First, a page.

Decker, S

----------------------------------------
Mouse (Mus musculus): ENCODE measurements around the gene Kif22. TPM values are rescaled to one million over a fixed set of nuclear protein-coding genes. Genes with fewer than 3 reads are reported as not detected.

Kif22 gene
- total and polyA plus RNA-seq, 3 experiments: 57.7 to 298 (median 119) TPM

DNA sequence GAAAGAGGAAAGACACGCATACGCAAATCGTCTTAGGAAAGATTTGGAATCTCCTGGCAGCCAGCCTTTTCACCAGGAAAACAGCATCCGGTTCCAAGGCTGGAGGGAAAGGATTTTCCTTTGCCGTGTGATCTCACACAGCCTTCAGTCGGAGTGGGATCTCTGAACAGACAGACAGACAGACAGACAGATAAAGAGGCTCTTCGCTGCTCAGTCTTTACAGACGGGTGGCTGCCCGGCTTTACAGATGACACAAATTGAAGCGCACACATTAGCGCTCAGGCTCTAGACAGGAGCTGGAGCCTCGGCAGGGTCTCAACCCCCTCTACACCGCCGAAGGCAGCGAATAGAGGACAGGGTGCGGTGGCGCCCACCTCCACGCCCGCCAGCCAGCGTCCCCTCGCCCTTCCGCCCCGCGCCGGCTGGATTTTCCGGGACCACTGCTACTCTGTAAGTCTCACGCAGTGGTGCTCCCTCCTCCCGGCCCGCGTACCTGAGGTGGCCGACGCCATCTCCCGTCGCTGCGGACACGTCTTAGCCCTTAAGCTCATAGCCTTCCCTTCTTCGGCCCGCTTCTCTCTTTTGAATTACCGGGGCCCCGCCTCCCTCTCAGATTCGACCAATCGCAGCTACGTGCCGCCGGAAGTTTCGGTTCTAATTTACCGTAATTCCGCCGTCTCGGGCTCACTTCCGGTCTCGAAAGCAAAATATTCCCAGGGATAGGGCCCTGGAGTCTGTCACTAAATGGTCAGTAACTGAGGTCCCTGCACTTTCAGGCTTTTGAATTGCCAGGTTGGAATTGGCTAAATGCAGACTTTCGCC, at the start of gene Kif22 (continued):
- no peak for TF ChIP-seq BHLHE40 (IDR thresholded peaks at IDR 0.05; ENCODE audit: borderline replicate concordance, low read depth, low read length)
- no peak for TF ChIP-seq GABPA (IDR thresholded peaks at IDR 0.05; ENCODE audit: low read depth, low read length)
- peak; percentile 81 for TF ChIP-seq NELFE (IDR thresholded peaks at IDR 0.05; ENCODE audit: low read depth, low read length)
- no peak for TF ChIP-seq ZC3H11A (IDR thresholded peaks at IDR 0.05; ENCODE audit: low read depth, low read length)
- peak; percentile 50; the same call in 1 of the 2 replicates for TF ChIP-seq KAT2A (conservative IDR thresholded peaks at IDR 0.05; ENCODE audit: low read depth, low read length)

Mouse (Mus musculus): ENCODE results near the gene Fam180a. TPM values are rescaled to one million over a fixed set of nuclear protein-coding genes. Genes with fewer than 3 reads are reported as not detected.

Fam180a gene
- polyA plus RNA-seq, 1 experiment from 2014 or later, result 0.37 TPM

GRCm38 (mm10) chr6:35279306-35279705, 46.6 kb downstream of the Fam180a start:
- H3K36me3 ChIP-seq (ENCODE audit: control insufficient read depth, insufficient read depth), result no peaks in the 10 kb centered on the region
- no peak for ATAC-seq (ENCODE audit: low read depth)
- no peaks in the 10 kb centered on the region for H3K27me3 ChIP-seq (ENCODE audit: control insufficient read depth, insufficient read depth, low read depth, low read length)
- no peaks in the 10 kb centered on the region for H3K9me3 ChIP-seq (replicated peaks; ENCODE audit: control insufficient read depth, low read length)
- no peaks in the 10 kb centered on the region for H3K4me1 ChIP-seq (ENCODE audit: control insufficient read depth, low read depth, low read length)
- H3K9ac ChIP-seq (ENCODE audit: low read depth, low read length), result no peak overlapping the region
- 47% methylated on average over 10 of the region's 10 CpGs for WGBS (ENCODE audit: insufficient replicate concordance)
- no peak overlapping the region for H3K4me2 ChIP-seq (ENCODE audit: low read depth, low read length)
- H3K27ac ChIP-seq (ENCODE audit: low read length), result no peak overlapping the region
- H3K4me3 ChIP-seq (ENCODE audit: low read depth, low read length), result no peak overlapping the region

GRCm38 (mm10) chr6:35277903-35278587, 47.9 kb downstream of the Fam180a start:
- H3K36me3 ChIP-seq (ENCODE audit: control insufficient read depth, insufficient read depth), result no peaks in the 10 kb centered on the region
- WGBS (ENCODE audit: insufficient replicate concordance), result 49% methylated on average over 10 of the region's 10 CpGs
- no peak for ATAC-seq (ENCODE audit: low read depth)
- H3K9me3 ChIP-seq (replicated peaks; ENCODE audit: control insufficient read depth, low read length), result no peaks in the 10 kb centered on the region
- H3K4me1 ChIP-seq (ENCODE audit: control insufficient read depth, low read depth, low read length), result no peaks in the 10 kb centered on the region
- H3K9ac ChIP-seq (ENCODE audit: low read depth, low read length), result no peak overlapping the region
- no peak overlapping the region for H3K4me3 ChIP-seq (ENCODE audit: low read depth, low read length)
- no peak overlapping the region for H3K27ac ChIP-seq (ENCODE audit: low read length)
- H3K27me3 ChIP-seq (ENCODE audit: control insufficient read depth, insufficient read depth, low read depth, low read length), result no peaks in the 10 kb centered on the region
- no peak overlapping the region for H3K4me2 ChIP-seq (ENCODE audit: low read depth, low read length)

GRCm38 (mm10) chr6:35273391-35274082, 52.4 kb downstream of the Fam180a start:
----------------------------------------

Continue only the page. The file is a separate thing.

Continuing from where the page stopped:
Decker, S. 2G12 only. The envelope spike of human being immunodeficiency disease type 1 (HIV-1), a trimer of gp120/gp41 heterodimers, utilizes a number of strategies to avoid antibodies (Abs) elicited from the humoral immune response. These include variable loops, weighty glycosylation (36), conformational masking of important practical sites (19), and an architecture and surface denseness that reduce bivalent Ab engagement (18). However, a small number of broadly cross-reactive neutralizing Abs have been found and extensively characterized (5, 32, 41). The focuses on of these Abs include the membrane proximal region of gp41 (24, 42), a cluster of high-mannose carbohydrates on gp120 (29), and the HIV receptor (CD4)-binding site (3, 28). A combination of several of these Abs has been evaluated in medical trials like a passive immunotherapy to reduce viral rebound during an interruption of antiretroviral therapy (34). Several CD4-containing proteins have also been explored clinically as you can therapeutics for treating HIV-1: soluble CD4 (13, 16), a CD4-Fc fusion protein (7), and the tetravalent CD4-immunoglobulin G2 (CD4-IgG2; PRO 542) reagent (1, 17). In individuals with advanced disease, CD4-IgG2 treatment led to a 0.5 log10 mean reduction in viral load (17). In addition, D1D2-Igtp, an approximately dodecameric CD4 reagent produced like a chimeric IgG1/IgA fusion protein (2), exhibited very potent HIV neutralization activity and targeted HIV-infected cells for lysis by natural killer cells (14). Another approach to targeting gp120 is definitely a fusion protein composed of BINA CD4 linked to the variable regions of a CD4-induced (CD4i) Ab (11). CD4i Abs represent a potentially promising class of Abs because they bind to the conserved HIV-1 coreceptor binding site on gp120, which is definitely revealed after a conformational switch resulting from binding to CD4 (25, 27, 38). Examples of CD4i Abs include 17b (33), E51 (39), m9 (40), 412d (8), and 21c (38). These Abs are often broadly cross-reactive but generally display little neutralization potency in vivo due to limited steric convenience when gp120 within the viral membrane is bound to CD4 on the surface of the target cell (20). Fusing CD4 to the combining site of a CD4i Ab solves the convenience problem since the Ab epitope would be revealed by CD4 binding when the virion is not bound to the prospective cell. This class of reagent offers two other beneficial features: bivalent binding and focusing on of functionally essential epitopes on gp120, the CD4 BINA and coreceptor binding sites. One such reagent, sCD4-17b (referred to here as CD4-scFv17b), contains the 1st two domains of CD4 linked to the single-chain fragment variable BINA (scFv) form of the CD4i Ab 17b (Fig. ?(Fig.1)1) (11). This reagent was shown to potently neutralize multiple main strains of HIV-1 (11), suggesting that CD4-CD4i Ab fusion proteins BINA are encouraging candidates for passive immunization or gene therapy tests. Open in a separate windowpane FIG. 1. Schematic depiction of CD4-CD4i reagents and related molecules. VH, variable domain of the IgG weighty chain (HC); VL, variable domain of the IgG light chain LRP1 (LC), CH1, constant region 1 of the HC; CL, constant region of the LC; Fc, CH2 and CH3 domains of dimerized HCs; CD4 D1-D2, N-terminal two domains of CD4; scFv, single-chain fragment variable (VH and VL domains of an.